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What is an RN-to-BSN Degree?

July 20, 2020 | Staff Writers

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RN-to-BSN bridge programs help practicing registered nurses who hold a diploma or associate degree take their education to the next level. In doing so, they can also expect to earn higher salaries and open doors to more professional opportunities.

While traditional BSN programs admit students with no required previous higher education degree, RN-to-BSN programs support learners who have completed their diploma or associate degree and achieved licensure as a RN and want to build upon their previous coursework to complete a BSN. Students can usually graduate from RN-to-BSN bridge programs in under two years.

When looking for bridge programs, finding an accredited program is essential, as a degree from an unaccredited program might not be accepted as valid for licensure or employment. Bridge program graduates continue working as RNs but their further education primes them for additional, more advanced career opportunities; some students may want to pursue an RN-to-MSN program to expand their job options even wider.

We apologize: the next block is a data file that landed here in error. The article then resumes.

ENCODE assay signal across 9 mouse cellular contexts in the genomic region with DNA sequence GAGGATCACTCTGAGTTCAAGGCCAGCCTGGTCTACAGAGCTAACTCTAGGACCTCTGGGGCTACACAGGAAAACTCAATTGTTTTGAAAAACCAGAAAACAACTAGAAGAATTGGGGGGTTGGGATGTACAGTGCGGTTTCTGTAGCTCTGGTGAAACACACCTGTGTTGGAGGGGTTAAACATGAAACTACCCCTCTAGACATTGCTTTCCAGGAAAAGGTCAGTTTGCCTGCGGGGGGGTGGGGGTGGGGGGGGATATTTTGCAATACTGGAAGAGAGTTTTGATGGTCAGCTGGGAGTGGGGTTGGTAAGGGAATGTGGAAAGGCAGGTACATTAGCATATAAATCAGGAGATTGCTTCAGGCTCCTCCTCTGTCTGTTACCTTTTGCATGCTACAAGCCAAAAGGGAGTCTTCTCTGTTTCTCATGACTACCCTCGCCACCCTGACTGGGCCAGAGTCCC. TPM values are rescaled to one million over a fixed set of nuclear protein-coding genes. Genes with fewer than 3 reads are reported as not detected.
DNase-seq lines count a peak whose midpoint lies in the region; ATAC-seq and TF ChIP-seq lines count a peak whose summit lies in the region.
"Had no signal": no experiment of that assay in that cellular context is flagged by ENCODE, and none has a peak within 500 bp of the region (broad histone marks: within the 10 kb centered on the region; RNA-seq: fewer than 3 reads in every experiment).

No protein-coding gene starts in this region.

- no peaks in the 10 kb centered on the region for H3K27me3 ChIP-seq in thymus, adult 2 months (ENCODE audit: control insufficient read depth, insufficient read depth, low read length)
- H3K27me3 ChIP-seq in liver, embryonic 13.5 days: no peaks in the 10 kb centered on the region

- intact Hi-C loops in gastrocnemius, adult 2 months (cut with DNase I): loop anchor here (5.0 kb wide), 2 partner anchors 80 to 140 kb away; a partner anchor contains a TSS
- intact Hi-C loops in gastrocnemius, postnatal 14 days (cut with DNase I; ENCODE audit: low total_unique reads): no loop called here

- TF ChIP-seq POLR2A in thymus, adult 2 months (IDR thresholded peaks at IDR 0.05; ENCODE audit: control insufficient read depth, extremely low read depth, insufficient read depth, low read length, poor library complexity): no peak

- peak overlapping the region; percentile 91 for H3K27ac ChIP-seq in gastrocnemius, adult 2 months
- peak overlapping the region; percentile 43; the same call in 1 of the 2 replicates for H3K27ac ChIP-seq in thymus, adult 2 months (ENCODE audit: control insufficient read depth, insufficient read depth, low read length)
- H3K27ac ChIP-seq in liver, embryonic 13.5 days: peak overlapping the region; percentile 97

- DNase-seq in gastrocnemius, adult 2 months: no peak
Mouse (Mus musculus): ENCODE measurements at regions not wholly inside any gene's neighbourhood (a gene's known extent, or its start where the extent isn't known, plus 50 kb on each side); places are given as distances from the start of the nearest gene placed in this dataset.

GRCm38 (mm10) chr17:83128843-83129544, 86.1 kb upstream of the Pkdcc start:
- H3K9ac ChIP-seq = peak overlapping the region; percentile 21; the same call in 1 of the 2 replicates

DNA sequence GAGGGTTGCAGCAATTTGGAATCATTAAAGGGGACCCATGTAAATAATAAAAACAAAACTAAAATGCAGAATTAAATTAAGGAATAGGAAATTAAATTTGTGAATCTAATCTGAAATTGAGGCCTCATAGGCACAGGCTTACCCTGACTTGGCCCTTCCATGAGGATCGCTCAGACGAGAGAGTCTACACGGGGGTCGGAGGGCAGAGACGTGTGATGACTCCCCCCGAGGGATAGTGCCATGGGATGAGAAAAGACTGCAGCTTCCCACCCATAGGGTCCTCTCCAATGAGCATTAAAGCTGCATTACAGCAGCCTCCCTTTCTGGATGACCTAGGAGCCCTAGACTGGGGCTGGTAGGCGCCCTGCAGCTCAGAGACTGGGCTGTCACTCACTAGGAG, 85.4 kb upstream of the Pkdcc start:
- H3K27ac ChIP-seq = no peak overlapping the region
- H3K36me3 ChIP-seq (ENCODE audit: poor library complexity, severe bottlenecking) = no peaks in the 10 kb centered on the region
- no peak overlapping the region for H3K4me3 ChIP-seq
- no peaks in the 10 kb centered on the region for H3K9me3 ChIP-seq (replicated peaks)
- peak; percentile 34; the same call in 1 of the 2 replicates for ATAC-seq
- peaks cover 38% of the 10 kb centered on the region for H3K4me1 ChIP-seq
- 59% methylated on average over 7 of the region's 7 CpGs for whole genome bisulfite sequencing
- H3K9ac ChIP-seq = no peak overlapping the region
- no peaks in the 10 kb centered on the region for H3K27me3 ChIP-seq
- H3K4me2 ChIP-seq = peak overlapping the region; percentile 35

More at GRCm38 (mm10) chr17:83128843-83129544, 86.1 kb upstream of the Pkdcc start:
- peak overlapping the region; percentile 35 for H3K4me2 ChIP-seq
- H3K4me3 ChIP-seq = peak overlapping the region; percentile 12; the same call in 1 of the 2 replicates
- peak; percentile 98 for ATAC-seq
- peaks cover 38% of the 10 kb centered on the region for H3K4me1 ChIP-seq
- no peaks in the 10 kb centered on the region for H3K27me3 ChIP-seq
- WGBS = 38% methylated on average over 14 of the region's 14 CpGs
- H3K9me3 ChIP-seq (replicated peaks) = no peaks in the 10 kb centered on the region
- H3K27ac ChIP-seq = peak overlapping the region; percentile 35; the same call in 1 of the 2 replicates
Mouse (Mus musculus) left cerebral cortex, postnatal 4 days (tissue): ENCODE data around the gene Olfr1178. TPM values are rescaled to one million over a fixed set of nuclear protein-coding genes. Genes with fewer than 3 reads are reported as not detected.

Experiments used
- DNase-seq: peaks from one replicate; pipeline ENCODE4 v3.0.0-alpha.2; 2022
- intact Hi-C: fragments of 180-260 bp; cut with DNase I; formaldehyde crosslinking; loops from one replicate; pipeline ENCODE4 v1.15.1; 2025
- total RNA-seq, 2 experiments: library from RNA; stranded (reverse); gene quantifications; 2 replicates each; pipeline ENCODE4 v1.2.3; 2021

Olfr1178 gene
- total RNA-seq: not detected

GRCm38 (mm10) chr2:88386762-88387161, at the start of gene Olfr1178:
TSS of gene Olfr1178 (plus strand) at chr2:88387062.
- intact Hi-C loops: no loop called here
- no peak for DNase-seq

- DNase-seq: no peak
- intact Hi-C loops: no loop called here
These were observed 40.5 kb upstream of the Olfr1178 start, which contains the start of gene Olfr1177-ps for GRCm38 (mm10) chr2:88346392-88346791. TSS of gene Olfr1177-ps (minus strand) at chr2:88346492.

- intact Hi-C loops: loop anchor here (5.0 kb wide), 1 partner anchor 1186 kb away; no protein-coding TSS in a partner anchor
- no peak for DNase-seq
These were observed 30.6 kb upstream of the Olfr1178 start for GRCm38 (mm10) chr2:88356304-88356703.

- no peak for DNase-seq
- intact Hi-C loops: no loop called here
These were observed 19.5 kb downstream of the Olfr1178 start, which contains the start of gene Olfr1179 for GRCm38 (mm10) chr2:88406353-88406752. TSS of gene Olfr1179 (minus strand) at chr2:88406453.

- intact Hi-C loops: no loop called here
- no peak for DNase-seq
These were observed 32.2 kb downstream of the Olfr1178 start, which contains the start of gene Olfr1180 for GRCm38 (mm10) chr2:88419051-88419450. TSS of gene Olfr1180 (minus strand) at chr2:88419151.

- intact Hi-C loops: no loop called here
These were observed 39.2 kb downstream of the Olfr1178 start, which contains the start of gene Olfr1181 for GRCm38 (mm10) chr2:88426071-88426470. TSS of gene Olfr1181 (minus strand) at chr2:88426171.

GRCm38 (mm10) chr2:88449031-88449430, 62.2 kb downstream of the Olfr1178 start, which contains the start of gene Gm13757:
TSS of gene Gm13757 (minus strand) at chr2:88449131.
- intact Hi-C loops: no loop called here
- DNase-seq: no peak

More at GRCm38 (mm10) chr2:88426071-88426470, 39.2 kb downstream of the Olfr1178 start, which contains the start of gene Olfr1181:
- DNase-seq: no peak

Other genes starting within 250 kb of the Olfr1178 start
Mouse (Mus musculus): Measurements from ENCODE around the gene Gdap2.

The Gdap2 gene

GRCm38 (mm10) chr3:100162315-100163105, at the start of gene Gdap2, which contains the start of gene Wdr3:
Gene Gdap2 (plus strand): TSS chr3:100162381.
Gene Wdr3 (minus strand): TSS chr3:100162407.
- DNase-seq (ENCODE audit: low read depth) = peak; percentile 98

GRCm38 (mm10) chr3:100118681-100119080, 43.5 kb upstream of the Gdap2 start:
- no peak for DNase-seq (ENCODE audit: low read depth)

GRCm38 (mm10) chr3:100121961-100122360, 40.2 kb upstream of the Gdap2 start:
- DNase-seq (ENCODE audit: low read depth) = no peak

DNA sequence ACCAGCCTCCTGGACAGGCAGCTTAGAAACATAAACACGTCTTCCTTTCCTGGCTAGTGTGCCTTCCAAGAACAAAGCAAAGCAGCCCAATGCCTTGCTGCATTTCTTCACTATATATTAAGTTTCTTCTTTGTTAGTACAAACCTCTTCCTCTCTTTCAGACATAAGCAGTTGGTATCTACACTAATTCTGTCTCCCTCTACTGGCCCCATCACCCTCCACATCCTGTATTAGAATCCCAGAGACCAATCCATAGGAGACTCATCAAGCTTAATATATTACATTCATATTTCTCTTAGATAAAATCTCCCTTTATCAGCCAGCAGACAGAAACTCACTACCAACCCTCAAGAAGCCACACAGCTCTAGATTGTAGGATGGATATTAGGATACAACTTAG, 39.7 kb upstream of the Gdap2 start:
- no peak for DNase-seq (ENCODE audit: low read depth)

Frequently Asked Questions About RN-to-BSN Programs


  • What classes are needed for RN-to-BSN programs?

    RN-to-BSN programs build on subject matter taught in diploma and associate degree programs. Common topics include health assessment for nurses, aging and health, and leadership in nursing practice.


  • Do RN-to-BSN programs require clinicals?

    Yes, students in these programs must complete clinicals. These can often be done at the learner’s current place of employment.


  • How long are RN-to-BSN programs?

    Most RN-to-BSN programs require two years of full-time study, though part-time and accelerated pathways also exist.


  • Is an RN-to-BSN program easy?

    Like any other nursing program, RN-to-BSN degrees require rigorous study. Students should prepare themselves for long hours reading, studying, and completing assignments.


  • How much are RN-to-BSN programs?

    The price of RN-to-BSN programs can vary substantially based on whether students attend a public or private school and if they receive any type of funding.


Types of RN-to-BSN Programs

There are three types of BSN programs: traditional, bridge, and online. Traditional programs serve first-time learners looking to complete a bachelor’s degree as their first step. These usually take four years to graduate. Bridge programs serve students who already hold a diploma or associate degree in nursing and take approximately two years to complete. Online BSN programs can exist as traditional or bridge degrees but allow students to meet all requirements through digital learning rather than visiting campus multiple times per week.

Admission requirements for RN-to-BSN bridge programs include an unencumbered RN license, minimum GPA, and completion of prerequisite courses.

RN-to-BSN Bridge Programs

Also known as a traditional RN-to-BSN bridge program, this degree is taught through campus-based learning. Students visit campus multiple times per week to attend lectures, submit assignments, take exams, and work on group projects. It prepares graduates to work as RNs with BSN credentials. These programs comprise approximately 60 credits and take two years to complete.